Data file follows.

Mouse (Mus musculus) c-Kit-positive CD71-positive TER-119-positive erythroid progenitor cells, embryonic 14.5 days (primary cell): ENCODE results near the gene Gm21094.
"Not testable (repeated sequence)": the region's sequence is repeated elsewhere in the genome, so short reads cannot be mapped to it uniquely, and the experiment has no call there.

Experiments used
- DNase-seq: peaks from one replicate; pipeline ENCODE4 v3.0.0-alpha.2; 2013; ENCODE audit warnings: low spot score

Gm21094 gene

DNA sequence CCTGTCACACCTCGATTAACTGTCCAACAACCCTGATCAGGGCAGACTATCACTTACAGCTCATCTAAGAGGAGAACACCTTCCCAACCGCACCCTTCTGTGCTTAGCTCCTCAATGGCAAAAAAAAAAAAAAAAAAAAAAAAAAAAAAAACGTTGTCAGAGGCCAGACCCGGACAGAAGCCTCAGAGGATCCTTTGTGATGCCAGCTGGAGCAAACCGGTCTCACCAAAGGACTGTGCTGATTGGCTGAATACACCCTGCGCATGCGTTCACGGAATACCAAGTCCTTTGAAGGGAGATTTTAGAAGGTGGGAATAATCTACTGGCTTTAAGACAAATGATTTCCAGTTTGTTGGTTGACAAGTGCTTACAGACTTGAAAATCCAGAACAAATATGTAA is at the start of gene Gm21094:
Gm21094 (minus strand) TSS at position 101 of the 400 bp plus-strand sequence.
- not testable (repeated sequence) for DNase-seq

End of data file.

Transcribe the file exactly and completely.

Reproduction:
Mouse (Mus musculus) c-Kit-positive CD71-positive TER-119-positive erythroid progenitor cells, embryonic 14.5 days (primary cell): ENCODE results near the gene Gm21094.
"Not testable (repeated sequence)": the region's sequence is repeated elsewhere in the genome, so short reads cannot be mapped to it uniquely, and the experiment has no call there.

Experiments used
- DNase-seq: peaks from one replicate; pipeline ENCODE4 v3.0.0-alpha.2; 2013; ENCODE audit warnings: low spot score

Gm21094 gene

DNA sequence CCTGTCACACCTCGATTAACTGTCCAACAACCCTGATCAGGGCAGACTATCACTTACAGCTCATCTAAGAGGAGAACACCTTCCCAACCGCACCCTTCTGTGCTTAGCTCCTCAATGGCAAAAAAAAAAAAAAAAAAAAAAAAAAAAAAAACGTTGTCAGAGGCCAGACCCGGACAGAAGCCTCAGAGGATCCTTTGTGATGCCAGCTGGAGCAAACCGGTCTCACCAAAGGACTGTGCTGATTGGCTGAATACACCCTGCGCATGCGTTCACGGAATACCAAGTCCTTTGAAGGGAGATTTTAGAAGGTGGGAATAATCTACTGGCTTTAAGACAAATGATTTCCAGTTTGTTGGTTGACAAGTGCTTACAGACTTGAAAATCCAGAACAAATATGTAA is at the start of gene Gm21094:
Gm21094 (minus strand) TSS at position 101 of the 400 bp plus-strand sequence.
- not testable (repeated sequence) for DNase-seq